All leaseholders expect to complete at least the full term of their lease. Yet the reality is that circumstances change over what can be a lease period of epic lengths. The result of that is that the lease needs to be reassigned to a buyer, but many lessees are never told how to prepare for selling on their businesses. Paul Davey from business agents and valuers Davey Co, gives us his seven tips on how to prepare for listing your pub for lease.
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Understand the market
“I would say that the market is good, but the only caveat to that is that you must be able to support the proposition you’re taking to the market. You can’t just go with a hoped-for value; you need some justification to explain to a purchaser why your business is what they’re looking for in a particular site.”
Have an idea of potential buyer
“Market operators and pub operators vary tremendously in terms of how they operate, the profile of their trade and how they have got their existing business set up.
“I say this because preparatory steps are going to be largely determined by how the current business is perceived by the market and, therefore, where the likely buyer is going to be coming from.
“In other words, if it’s an operation that is trading at full tilt, where the licensees are completely on top of the operational side of things and they’re at the top of their game, there is less to consider in terms of the assignment process. The reason I say that is because things like dilapidations may not present an issue, which can mean that the operators of that building don’t need to worry too much about it.
“Similarly, at the complete opposite end of the scale, where you’ve got a lessee in a site that has had a succession of lessees and the standard and presentation of the property is likely to warrant refurbishment, then if the likely buyer is someone who wants to refurbish it, then they [the assignor] may not need to worry about dilapidations because that issue can be absorbed in the negotiation process.
“The lessee is almost going to have to second-guess what somebody else is going to want to do in their refurbishment.”
Research the assignee
“You can waste so much time running with a lot of hot air and not actually doing the basic checks on financial affordability of the prospective assignees and making sure they have a chance of standing it up and cutting the mustard with the pubco. We do that very early on in the process because without those things, all the good intent is going to go nowhere.
“There are certain things that need to be looked into, mainly to do with the covenant strength and financial ability of the prospective assignee to take on that particular site. Not just in affordability terms, but in terms of credibility with the landlord going forward. They must have the ability and skill sets to realise that they can fulfil the terms of the business plan.”
Know the pub company’s interests
“If a pub company has got a perfectly happy scenario with a long-standing lessee paying their rent and observing the terms of the agreement, they’re going to be happy and they don’t want to see that assignment go anywhere. You could say there they’re not going to put a lot of resource into facilitating an expedient and smooth assignment, as it is not really entirely in their interest for the current lessee to disappear.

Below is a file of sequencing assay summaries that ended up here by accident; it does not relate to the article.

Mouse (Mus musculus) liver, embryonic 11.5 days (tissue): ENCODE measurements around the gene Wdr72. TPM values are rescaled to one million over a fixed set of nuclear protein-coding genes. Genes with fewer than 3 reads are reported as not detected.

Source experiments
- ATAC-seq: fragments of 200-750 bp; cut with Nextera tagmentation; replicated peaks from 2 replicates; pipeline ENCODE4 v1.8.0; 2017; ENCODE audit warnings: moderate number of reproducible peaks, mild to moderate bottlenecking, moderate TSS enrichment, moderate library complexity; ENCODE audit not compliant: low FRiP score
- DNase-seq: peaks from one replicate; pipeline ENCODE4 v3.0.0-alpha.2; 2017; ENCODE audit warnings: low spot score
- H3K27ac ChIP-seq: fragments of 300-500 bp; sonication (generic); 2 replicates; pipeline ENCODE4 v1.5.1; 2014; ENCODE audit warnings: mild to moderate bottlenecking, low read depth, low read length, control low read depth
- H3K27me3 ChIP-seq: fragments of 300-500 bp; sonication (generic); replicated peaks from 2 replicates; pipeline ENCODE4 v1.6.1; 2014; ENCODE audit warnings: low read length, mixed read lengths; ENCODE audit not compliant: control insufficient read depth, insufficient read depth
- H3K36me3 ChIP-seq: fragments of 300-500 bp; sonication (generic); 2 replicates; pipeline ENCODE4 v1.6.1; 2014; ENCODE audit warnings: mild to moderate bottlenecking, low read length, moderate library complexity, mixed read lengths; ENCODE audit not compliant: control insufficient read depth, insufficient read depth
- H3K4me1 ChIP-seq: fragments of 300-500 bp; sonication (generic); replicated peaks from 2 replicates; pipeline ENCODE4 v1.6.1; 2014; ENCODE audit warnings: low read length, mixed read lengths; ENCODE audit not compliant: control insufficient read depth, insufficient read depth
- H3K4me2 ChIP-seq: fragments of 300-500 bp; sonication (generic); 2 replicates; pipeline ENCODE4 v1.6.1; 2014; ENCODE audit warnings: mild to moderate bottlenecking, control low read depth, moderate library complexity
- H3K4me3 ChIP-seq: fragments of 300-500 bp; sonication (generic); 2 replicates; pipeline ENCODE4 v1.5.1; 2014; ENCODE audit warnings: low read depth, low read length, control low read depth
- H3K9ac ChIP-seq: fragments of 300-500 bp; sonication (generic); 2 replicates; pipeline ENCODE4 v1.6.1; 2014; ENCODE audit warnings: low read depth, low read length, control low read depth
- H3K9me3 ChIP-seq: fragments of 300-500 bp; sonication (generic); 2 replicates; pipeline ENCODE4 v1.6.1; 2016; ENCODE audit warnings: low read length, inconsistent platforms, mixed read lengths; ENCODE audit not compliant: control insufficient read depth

“If they’ve got a problem with the existing lessee and they’re keen to see that existing lessee replaced by somebody more competent that can take the business further in a different direction, they’ll probably be viewing that transaction differently to somebody that is already doing well there.
“The landlord is only interested in the interests of the landlord. The existing lessee, therefore, has to facilitate everything happening well with the landlord in order to facilitate the sale of the business at thepremium that’s first negotiated.”
Have paperwork in order
“The things to consider are dilapidation and the requirements that may fall to the outgoing lessee or incoming assignee and if they’re going to absorb those dilapidations.
“They [the sellers] need to have all their accounts up to date, including profit/loss accounts and VAT returns, to assist in the correct assessment of the best possible premium return.
“The basic property certification, meanwhile, all needs to be up to date.”
Know the pub company’s code of practice
“Each pubco has its own variation in terms of code of practice. They’re all very similar, but they all have their own nuances and some company landlords have codes of practice that need close management.
“Codes of practice have different requirements; different hoops for prospective assignees to jump through; and change even with the same pub company. So it is fraught with potential complications and it does need careful management by somebody that knows what they’re doing.
“You could possibly say on a freehold sale, it’s far easier because there’s only two parties (buyer and seller). In a lease you have a tripartite scenario where, unless all three are happy, nothing is happening at all.”
Keep the BDM in the loop
“The interaction between the assignee and the pub company, through its BDM (business development manager), needs to be handled in the right way and should only occur when certain things have been put in place, such as the business plan that they’re going to be discussing. The referencing for the prospective assignee also needs to be looked at by the agent that is managing their process.
“In other words, it’s a case of getting all the ducks lined up in a row, so that when there’s the first interaction between the landlord and the assignee, a number of matters have already been attended to. Always proceed in this way rather than leave it to the existing lessee to contact the BDM and putting them in direct contact with the person that wants to take it on — that is a recipe for disaster.”